For a few hundred years we haven't questioned at all whether a white male judge can fairly judge between a white male and anyone he is facing in court. For some reason, a latina, a Native person, a black man or Asian woman can't make those decisions objectively - only white men can? I think we would find, should we care to look not even that far back, that there are more than a few examples of just how biased white men can be. Correct me if I'm wrong, but we fought a pretty big war here in this country based on the biases and prejudices of white men.

I don't claim that minorities are more unbiased and fair - only that no race is more or less objective than the other. So get that part of the argument out of the whole deal, and unclutter the discussion for much more valid arguments.

And on a similar note, stay off the double standards for her now infamous statement in the first place! I've actually heard many, many times now, "If Alito made similar remarks, he would never have made it."

Uh... he DID make similar remarks. And he was praised for them.


Saturday, June 6, 2009

Bee Native - organization that is leading the way

This caught my eye in a Twitter post because it seemed so random. Bees? Really?

With all that is going on in the world, why is there a Native American organization focused on bee survival?

But reading the information is a little eye-opening - not to mention humbling. I remember hearing, several times in quick news clips, about disappearances of large populations of the world's bees. Yet, what does that have to do with me? In just about any Alaska Native - or Native American, for that matter - set of values, you will find that care for the earth, natural resources, respect for all creatures, etc. is an integral part of a cultural tradition. Long have we decried the limits and restrictions on our land and the surrounding environment.

But we are also a modern people, and personal respect for and care of the land should not be relegated to something we "used" to do. I absolutely believe a major value we can offer the world is the respect for land. Not the sort of voodoo mystic stuff portrayed on early westerns, but the personal connection to land that I fear we may be losing in the next generation. We have to start "updating" the practice of those values to reflect what is going on in the world. We must not only advocate on behalf of our land regarding the impact of waste, global warming, greenhouse gases and the like to the world at large - we must recognize that the daily things in our lives are effecting this as well.

I'm no patron saint of environmental responsibility - not by a long, long shot. But I have to give much respect to those that are walking the walk - and this "Bee Native" organization is exactly that. From their site:

Survival of the bees is as essential to our food production and natural environment as the soil the crops grow from. One third of our food requires pollination by insects...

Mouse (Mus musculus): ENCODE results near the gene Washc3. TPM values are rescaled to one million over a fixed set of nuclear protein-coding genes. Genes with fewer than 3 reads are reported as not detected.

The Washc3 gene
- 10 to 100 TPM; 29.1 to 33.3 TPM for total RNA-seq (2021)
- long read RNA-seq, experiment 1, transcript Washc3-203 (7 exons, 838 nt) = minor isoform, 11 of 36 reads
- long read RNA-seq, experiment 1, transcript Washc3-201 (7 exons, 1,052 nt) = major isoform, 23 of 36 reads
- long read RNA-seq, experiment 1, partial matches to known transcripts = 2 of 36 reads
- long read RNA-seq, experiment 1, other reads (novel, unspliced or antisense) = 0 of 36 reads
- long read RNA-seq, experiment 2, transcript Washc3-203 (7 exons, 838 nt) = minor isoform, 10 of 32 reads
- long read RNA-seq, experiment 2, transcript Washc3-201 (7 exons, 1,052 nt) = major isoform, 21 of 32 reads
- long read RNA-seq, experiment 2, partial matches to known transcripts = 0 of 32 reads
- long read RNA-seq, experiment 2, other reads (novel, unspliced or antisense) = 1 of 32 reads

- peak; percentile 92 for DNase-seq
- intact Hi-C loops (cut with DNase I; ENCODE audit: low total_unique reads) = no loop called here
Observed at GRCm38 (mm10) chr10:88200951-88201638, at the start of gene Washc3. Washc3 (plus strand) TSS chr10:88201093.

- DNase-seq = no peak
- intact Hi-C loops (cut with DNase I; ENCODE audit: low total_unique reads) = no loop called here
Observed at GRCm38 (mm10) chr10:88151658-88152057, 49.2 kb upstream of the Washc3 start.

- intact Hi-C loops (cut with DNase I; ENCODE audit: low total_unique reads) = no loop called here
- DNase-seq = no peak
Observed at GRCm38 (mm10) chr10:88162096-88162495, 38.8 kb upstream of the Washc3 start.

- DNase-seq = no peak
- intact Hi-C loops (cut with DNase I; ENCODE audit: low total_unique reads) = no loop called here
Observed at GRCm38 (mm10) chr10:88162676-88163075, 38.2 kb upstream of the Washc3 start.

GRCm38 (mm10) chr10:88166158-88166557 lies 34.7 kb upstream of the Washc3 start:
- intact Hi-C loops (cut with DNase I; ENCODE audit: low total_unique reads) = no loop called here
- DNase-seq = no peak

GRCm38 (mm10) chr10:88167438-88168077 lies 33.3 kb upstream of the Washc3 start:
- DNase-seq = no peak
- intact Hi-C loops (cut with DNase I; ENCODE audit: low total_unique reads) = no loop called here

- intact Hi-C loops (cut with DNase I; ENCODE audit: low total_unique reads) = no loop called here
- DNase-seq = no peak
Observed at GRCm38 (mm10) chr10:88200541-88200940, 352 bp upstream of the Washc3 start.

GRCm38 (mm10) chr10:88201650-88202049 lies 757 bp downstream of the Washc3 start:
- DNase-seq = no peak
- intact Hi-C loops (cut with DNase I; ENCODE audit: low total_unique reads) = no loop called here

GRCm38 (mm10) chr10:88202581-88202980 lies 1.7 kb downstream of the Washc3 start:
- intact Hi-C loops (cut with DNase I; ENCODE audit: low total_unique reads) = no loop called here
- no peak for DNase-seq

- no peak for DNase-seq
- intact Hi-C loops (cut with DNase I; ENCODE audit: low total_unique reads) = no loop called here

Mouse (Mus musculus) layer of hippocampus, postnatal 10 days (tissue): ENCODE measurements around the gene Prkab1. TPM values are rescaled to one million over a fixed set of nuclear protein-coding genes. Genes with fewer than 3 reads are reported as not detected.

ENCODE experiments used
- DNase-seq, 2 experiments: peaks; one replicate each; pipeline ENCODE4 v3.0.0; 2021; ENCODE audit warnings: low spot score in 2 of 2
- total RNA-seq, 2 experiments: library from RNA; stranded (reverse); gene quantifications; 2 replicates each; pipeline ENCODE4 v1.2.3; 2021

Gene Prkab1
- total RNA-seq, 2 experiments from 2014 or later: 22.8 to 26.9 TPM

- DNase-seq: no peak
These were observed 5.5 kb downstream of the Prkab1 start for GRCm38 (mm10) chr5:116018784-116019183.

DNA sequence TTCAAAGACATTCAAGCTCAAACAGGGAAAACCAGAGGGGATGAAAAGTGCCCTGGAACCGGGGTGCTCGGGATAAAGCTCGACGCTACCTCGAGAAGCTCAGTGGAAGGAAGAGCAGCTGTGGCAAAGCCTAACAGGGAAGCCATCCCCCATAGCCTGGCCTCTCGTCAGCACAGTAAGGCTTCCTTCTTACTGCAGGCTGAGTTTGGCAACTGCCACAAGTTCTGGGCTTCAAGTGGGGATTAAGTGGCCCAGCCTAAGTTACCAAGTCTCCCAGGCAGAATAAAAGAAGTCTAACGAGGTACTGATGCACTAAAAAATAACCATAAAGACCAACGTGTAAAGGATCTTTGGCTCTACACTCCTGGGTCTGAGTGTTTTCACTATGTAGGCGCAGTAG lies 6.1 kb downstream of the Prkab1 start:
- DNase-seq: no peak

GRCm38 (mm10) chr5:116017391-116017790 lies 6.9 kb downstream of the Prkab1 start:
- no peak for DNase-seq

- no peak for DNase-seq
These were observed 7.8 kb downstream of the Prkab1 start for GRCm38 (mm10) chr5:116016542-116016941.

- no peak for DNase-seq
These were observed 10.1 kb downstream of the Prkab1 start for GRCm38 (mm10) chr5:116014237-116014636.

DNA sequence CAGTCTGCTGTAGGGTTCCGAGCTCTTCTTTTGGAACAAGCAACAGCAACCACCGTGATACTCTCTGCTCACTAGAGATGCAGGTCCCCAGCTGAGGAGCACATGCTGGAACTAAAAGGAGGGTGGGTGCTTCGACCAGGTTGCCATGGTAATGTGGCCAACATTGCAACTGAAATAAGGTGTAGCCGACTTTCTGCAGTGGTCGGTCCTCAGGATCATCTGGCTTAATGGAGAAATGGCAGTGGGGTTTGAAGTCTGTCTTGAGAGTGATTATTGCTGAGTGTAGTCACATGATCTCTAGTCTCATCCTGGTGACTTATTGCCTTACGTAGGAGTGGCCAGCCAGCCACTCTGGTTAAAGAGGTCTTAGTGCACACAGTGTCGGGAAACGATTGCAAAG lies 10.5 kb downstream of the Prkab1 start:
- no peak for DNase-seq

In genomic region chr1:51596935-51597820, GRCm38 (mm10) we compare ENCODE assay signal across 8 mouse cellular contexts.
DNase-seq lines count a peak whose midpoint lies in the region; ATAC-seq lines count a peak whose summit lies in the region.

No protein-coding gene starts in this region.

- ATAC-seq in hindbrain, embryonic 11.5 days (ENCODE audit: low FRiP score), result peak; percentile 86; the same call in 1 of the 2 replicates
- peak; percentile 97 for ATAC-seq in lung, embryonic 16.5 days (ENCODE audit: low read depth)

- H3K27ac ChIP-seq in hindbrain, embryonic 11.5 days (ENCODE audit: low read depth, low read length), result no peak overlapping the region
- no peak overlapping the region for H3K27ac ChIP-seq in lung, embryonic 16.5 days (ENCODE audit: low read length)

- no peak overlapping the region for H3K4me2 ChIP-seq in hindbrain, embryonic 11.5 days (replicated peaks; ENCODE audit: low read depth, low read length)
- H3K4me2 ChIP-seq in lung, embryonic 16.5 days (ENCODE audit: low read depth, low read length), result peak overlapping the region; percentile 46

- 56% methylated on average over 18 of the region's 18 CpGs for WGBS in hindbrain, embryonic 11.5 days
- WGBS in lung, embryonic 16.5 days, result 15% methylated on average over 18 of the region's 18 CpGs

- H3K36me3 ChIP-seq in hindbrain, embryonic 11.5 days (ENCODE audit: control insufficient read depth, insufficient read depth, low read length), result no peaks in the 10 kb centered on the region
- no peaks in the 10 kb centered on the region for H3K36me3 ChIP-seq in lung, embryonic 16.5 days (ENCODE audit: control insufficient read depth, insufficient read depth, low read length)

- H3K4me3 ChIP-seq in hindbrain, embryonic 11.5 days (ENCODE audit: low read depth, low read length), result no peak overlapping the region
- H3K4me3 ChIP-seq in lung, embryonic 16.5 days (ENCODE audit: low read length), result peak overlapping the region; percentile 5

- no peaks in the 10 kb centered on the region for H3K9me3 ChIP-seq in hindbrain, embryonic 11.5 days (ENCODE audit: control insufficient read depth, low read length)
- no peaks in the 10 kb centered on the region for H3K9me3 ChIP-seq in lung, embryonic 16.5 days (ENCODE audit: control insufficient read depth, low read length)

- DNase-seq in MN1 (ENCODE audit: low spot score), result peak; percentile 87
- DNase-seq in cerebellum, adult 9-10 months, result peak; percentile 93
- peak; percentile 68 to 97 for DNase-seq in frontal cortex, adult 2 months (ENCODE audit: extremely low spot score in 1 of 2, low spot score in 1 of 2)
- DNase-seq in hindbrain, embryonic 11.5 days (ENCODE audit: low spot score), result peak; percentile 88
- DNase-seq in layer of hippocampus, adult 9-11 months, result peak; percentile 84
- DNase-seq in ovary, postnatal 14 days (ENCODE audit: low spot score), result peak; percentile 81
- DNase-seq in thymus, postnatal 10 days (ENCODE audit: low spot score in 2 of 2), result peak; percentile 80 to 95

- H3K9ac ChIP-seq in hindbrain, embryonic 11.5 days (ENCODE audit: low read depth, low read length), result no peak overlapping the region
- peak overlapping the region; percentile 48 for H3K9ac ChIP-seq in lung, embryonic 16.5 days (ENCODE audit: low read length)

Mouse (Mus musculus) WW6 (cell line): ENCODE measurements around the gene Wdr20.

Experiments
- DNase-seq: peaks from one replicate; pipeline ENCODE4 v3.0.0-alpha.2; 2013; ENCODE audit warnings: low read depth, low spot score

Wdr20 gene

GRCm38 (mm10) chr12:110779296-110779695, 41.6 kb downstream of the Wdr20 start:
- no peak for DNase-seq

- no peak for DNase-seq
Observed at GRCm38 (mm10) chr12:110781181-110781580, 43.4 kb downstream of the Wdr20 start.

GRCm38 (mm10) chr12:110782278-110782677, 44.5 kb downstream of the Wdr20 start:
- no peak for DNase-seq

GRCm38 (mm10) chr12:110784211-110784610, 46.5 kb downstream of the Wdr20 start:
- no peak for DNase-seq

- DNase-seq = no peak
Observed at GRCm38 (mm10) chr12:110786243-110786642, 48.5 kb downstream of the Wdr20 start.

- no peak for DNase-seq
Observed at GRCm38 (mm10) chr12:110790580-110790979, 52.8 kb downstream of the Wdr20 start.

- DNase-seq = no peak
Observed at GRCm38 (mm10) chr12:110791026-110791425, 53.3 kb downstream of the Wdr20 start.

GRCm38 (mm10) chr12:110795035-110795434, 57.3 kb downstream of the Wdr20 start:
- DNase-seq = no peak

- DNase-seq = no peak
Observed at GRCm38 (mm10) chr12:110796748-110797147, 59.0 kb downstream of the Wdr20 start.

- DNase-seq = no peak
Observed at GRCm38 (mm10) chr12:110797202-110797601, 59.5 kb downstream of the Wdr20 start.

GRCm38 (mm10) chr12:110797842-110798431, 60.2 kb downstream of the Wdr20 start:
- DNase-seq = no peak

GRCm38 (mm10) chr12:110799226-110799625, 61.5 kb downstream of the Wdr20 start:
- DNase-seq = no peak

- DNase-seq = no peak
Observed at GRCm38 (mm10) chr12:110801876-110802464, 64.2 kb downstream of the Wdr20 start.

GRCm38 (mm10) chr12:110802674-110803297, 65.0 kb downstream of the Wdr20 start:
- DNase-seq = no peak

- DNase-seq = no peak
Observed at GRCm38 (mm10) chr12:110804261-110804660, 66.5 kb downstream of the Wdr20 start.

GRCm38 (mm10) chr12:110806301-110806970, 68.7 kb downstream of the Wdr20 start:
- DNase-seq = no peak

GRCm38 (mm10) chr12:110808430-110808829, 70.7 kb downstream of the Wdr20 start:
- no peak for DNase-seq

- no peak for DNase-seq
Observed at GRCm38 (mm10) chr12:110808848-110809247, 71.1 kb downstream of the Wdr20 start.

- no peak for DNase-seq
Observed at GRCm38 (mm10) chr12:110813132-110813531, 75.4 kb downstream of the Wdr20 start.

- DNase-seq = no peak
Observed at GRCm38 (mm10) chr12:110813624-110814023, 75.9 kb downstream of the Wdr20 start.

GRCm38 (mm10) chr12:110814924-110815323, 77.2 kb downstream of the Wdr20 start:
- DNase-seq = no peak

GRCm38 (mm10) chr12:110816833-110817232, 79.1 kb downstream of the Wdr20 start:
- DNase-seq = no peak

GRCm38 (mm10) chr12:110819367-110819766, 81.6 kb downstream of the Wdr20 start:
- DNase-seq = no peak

As the population of bees and their health decline Bee Native is investing in careful examination, research & organic management to eliminate harmful substances from their environment... In the hands of the American Indian Tribal communities the bees will continue to educate and draw us further towards understanding their needs and our connection to the lands in which we live.

Bee Native advocates both simple, everyday solutions as well as big picture ideas regarding a "natural resource" we really can't afford to lose. It is hard for some to see why an endangered bear or whale is important to the ecosystem, but can't we all agree bees are pretty integral to... well, life as we know it?

Check out the site for some of their suggestions what to do, including donation, but here's two of their fairly simple action steps:

  • Stop using pesticides, herbicides, and insecticides. Encourage others to look for alternatives to the poisons we use in our yards and fields.

  • Support organic growers. Their hard work is part act of faith, part luck and enormous commitment to bring us safe and tasty produce.

Friday, June 5, 2009

Alaska Real turns 1!

A year ago today I began this blog - and so sorry to be cliche, but oh - what a year! I coudn't have dreamt up half of what happened this last year.

I learned a lot from this little experiment, and will continue it further. The last several weeks have been a flurry of activity for me personally, and I hope to be gone for a sizeable chunk of the summer. Some of my focus needs to go to exciting new things happening in my own life (okay, a whole heaping bunch of my focus.) But I do want to tweek the blog a bit, and really define what should go into it - and not neglect it so poorly as I have lately (though I might add, I've also neglected sleep and healthy stress levels as well.)

I got into this to get an Alaskan Native voice out there, a perspective on things both mundane and elevated. Some of my goal for this year is to get MORE. I would love for Alaska Native guest bloggers to post on here, and hope a whole lot more Alaska Native blogs will get notice, and begin.

Happy Birthday to me! And here's to another year...